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Three questions with Earthquakes blog Center Line Soccer

Get to know tonight’s opponent a bit better.

MLS: San Jose Earthquakes Training Handout Photo-USA TODAY NETWORK via Imagn Content Services, LLC

The San Jose Earthquakes are one of those teams who are hard to get a handle on even in normal times. They play a man-marking style employed by no one else in the league, have a lot of players you’ve probably never heard of and were actually the last team in the league to be cleared to resume training after the coronavirus shutdown. But if anyone knows what’s going on there, it’s Center Line Soccer, SB Nation’s Earthquakes blog.

I exchanged questions with Alicia Rodriguez, who’s currently running the blog, to get a better idea of what to expect from tonight’s opponent.

How has the late start vs. early arrival in Florida affected the Earthquakes preparedness for the tournament?

The players have really touted the benefits of arriving to Florida first, and say having the time to settle in and do a proper training camp set-up makes them confident. In speaking to multiple players, they’re high on the experience in Orlando so far.

However, Matias Almeyda spent his pregame press conference Thursday saying repeatedly that 12 days of full team training isn’t enough time. I don’t think he’s preparing an excuse here — I agree with him that getting less than two weeks to fully prepare for games is very much not ideal. While I think all teams are dealing with less-than-ideal circumstances with this whole MLS is Back Tournament, I think the fact that the Earthquakes were the last team in the league to get clearance to train individually in their home market, with other teams being able to train as a team for weeks already, puts them at major risk. Ironically, that’s probably helped them to avoid contracting coronavirus so far, but in soccer terms there’s a sky-high risk for general fatigue and injuries in Orlando.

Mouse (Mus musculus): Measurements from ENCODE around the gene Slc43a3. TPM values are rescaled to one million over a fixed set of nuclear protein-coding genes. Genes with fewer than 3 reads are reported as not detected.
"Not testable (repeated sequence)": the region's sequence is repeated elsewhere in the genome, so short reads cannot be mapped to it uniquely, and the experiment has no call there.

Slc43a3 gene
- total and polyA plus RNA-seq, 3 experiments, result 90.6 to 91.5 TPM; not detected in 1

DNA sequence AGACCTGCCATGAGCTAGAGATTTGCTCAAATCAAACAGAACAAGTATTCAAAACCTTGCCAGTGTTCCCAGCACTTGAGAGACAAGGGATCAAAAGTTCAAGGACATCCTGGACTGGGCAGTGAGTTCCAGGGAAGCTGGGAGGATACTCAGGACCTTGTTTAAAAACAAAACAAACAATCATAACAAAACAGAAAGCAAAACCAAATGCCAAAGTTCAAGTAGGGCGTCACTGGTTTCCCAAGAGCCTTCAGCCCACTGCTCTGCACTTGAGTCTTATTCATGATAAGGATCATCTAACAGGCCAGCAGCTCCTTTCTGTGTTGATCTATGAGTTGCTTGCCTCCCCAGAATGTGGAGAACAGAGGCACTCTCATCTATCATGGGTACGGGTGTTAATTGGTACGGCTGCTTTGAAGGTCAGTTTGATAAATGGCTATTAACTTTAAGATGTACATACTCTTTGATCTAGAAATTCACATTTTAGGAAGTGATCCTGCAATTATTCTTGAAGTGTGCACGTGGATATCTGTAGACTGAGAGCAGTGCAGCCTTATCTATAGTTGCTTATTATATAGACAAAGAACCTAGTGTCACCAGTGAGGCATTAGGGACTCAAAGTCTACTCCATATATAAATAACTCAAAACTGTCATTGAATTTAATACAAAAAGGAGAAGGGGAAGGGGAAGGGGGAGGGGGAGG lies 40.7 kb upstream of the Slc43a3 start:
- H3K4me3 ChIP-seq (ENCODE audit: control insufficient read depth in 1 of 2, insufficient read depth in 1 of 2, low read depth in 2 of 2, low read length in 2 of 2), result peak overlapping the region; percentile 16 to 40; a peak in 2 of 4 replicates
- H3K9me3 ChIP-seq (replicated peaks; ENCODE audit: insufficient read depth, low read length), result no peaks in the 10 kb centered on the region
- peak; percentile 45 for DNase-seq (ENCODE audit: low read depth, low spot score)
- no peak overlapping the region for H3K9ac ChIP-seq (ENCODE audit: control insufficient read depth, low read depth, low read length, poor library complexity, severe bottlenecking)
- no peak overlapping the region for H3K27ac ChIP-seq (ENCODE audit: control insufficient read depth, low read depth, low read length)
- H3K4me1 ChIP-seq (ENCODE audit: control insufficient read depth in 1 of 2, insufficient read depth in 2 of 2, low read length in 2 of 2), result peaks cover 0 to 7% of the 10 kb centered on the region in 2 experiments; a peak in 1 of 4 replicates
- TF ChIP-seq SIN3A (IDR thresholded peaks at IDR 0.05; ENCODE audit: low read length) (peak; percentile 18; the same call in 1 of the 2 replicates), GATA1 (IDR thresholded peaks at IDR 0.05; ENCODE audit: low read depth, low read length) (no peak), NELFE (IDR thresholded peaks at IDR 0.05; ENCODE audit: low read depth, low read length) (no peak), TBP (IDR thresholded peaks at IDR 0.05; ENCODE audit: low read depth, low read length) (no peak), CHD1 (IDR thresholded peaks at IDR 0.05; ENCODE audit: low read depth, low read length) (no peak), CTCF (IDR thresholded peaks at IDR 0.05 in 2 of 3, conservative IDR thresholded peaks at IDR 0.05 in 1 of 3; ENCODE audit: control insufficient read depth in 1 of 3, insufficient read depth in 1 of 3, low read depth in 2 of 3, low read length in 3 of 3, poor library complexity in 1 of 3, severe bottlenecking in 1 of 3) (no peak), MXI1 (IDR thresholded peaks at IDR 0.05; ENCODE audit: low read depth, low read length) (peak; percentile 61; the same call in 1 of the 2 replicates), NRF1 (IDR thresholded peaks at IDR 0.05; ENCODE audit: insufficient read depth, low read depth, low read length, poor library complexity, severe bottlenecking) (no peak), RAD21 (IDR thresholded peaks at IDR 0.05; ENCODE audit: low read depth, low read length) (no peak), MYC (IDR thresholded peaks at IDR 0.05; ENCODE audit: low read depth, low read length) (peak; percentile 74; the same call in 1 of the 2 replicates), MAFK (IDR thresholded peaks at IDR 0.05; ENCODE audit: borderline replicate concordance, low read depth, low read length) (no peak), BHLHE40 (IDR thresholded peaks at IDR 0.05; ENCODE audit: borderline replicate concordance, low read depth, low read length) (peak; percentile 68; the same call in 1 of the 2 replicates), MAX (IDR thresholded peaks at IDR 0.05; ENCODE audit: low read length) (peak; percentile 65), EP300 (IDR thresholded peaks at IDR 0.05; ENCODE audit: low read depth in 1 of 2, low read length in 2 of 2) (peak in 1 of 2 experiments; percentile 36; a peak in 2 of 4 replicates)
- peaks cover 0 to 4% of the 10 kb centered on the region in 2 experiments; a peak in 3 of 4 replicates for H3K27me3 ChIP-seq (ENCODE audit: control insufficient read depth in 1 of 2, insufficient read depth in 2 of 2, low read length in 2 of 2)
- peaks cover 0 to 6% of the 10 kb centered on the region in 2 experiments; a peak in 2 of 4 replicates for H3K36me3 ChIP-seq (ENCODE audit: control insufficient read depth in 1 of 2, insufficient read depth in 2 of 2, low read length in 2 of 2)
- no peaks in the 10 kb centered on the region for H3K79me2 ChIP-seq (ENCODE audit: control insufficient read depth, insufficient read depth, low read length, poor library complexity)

Should we expect the Earthquakes to use their vaunted man-marking system?

The Earthquakes will definitely use Almeyda’s man-marking system, and I think one of the reasons they have been talked up nationally in the run-up to the tournament is that the team’s unsual style is built upon chaos, team cohesion and problem-solving. There’s no question San Jose’s roster is nowhere near the best in MLS, but the unpredictable conditions of playing a neutral-site tournament, on short prep, and during a pandemic probably suits their style. I wouldn’t expect beautiful soccer, but I also wouldn’t be shocked if the Earthquakes suffer through games and make their opponents do the same, and get out of the group. From there, who knows?

Who’s a player we should be watching?

Cristian Espinoza is the Argentine attacker who is expected to make a step up after the Quakes broke their transfer record to bring him in permanently after a year on loan. So if he’s playing well San Jose probably has a pretty good shot in each game. For a deeper cut, I’m not sure if he’ll play against the Sounders but 16-year-old Cade Cowell came off the bench in garbage time in the Earthquakes’ last game and put together a promising MLS debut. Despite his age, he’s got the body of a fully-grown man, and he could be a substitute who turns some heads if he finds form in a hurry.

Editor’s note: We’ll link our answers to their questions once they post them.

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